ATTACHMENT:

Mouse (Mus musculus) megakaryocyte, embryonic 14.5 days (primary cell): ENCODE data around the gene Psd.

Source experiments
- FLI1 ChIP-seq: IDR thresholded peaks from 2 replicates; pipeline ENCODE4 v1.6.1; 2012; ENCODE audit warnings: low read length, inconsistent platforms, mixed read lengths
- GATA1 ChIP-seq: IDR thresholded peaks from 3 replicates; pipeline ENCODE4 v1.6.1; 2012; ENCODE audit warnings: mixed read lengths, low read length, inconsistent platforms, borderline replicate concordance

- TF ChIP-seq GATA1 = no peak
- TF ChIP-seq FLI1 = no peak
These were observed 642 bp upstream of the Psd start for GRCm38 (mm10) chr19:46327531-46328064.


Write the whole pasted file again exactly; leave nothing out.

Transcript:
Mouse (Mus musculus) megakaryocyte, embryonic 14.5 days (primary cell): ENCODE data around the gene Psd.

Source experiments
- FLI1 ChIP-seq: IDR thresholded peaks from 2 replicates; pipeline ENCODE4 v1.6.1; 2012; ENCODE audit warnings: low read length, inconsistent platforms, mixed read lengths
- GATA1 ChIP-seq: IDR thresholded peaks from 3 replicates; pipeline ENCODE4 v1.6.1; 2012; ENCODE audit warnings: mixed read lengths, low read length, inconsistent platforms, borderline replicate concordance

- TF ChIP-seq GATA1 = no peak
- TF ChIP-seq FLI1 = no peak
These were observed 642 bp upstream of the Psd start for GRCm38 (mm10) chr19:46327531-46328064.